In a speech to leaders of small businesses, the Prime Minister will warn that overzealous regulations are preventing firms from hiring more staff.
Figures to be released this week are expected to confirm the UK economy grew sharply over the last three months of last year.
However, ministers insist for that growth to be sustained small and medium sized companies across the UK have to be able to expand.
In his speech in London to the Federation Of Small Businesses, Mr Cameron will say the Government will the first in modern history to reduce the overall burden of regulation on business - saving firms more than £850 million year.
He will also announce plans to make it make it easier and cheaper for firms to meet their environmental obligations, by scrapping about 80,000 pages of environmental guidance.
But the Federation will call on Government to do more to help them, by reforming business rates and improving access to finance.
Policy chairman Mike Cherry said supporting small firms should not be a "nice to have" afterthought to policymaking.
Critics have also questioned the impact of the Government's deregulation reforms, amid warnings they have come at a high cost for workers' rights.
Ministers say 800 regulations have been abolished or simplified since the 2010 election. But they have also faced calls from small businesses to go further and faster.
A Government initiative last year produced a "wishlist" of demands for the European Union.
Progress on that issue has been slow, although Mr Cameron will today promise to continue to press European leaders.
He will tell small business leaders that he wants to let them "get on with what you do best - enterprising, innovating and - most importantly - creating jobs that give this country the long-term security we need."
Mr Cameron will also point to examples of what he will describe as "ridiculous" health and safety laws.
He will describe as "crazy" the fact that employees used to be able to sue their employer "if they were insulted by a customer", something he will boast that the Government has now changed.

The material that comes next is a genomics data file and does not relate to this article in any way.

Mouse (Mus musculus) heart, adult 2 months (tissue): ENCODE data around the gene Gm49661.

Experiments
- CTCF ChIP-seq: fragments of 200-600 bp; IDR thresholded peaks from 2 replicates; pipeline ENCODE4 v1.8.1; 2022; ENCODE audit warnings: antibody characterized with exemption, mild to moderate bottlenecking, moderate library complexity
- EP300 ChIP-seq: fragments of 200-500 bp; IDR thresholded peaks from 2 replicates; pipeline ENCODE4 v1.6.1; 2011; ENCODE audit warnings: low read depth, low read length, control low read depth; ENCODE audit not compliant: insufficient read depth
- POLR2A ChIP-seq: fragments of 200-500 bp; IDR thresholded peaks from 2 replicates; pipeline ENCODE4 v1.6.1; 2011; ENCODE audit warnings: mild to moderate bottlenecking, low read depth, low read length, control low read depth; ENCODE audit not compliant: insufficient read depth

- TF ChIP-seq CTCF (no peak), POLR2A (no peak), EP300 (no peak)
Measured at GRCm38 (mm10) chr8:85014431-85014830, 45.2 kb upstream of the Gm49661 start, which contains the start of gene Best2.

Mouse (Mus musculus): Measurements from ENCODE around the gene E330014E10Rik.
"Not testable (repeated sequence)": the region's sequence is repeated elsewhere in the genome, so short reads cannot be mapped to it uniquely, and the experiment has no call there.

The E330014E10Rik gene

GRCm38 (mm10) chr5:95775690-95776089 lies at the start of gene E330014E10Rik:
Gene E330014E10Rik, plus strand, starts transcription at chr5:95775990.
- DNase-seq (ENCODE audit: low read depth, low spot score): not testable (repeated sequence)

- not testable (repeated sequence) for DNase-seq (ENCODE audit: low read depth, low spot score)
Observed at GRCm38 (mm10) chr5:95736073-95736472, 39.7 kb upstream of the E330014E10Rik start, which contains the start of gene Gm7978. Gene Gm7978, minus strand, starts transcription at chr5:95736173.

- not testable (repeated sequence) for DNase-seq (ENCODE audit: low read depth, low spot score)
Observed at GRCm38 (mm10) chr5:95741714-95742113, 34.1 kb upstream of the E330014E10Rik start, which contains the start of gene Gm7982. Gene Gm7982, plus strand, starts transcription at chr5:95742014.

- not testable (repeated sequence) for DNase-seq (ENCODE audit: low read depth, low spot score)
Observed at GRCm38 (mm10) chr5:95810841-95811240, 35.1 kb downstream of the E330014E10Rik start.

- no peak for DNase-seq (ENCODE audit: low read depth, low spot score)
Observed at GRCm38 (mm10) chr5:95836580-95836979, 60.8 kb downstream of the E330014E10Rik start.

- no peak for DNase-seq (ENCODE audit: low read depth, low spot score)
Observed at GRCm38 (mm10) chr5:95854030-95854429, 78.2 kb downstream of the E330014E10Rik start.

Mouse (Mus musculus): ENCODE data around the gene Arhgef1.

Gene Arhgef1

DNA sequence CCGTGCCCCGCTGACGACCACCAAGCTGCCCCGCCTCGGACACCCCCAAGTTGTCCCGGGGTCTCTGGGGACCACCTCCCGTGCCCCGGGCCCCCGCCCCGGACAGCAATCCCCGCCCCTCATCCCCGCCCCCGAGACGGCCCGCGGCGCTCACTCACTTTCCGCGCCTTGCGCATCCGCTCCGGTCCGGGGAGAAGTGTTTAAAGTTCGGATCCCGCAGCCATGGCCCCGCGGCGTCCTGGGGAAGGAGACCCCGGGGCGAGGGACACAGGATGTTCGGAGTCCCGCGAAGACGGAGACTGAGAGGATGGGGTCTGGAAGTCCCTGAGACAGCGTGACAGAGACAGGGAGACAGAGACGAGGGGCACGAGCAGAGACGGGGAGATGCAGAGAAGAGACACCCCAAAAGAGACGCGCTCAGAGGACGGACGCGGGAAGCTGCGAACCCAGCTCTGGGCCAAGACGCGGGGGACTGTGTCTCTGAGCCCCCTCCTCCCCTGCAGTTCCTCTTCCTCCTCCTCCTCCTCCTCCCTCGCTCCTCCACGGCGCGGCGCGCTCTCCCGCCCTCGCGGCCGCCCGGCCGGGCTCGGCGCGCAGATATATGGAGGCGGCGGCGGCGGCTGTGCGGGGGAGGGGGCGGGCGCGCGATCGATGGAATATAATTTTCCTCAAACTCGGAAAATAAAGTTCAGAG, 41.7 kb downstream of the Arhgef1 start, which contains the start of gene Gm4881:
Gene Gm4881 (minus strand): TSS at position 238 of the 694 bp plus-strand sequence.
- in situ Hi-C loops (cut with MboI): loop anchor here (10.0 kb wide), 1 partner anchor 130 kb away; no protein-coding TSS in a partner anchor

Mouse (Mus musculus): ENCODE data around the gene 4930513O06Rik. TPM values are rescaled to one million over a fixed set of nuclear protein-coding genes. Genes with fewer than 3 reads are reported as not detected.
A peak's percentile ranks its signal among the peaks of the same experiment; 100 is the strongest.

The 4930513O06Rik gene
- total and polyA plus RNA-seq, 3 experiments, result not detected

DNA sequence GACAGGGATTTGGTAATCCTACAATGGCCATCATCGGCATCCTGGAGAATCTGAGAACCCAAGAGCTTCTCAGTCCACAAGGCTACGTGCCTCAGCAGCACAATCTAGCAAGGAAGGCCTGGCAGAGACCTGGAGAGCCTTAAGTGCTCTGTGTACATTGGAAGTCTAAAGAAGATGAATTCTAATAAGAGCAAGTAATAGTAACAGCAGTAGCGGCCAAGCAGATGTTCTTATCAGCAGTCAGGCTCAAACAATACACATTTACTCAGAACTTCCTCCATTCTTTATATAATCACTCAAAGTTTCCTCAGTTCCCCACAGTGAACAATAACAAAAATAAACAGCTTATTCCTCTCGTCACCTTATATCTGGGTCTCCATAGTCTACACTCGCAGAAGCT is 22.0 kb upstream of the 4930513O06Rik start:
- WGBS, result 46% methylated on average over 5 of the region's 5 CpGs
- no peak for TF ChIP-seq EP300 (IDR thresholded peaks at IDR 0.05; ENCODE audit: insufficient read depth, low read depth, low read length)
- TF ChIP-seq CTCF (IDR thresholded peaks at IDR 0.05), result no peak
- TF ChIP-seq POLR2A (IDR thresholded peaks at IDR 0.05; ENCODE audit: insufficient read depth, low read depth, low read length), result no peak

He will also point out ministers are abolishing a rule that said shopkeepers had to have a poison licence to sell oven cleaner.
The Prime Minister will also rail against "needless health and safety inspections" and "over-zealous rules that dictate how to use a ladder at work or what no-smoking signs must look like".
He will also point out the new Deregulation Bill will exempt one million self-employed people, including tens of thousands of workers in Scotland, from health and safety laws altogether.
In his speech, he is expected to say: "Supporting business is a crucial part of our long term economic plan, creating jobs and security for all. That is why, among so many other things, I have insisted on slashing needless regulation.
"This will make it easier for you to grow, to create jobs and to help give this country the long-term security we are working towards."
He will add: "I know many of you want to grow further - or may be thinking of employing your first person - but have been put off or held back by red tape.
"So we have trawled through thousands of pieces of regulation - from the serious to the ridiculous, and we will be scrapping or amending over 3000 regulations - saving business well over £850m every single year. That's half a million pounds that will be saved for businesses every single day of the year."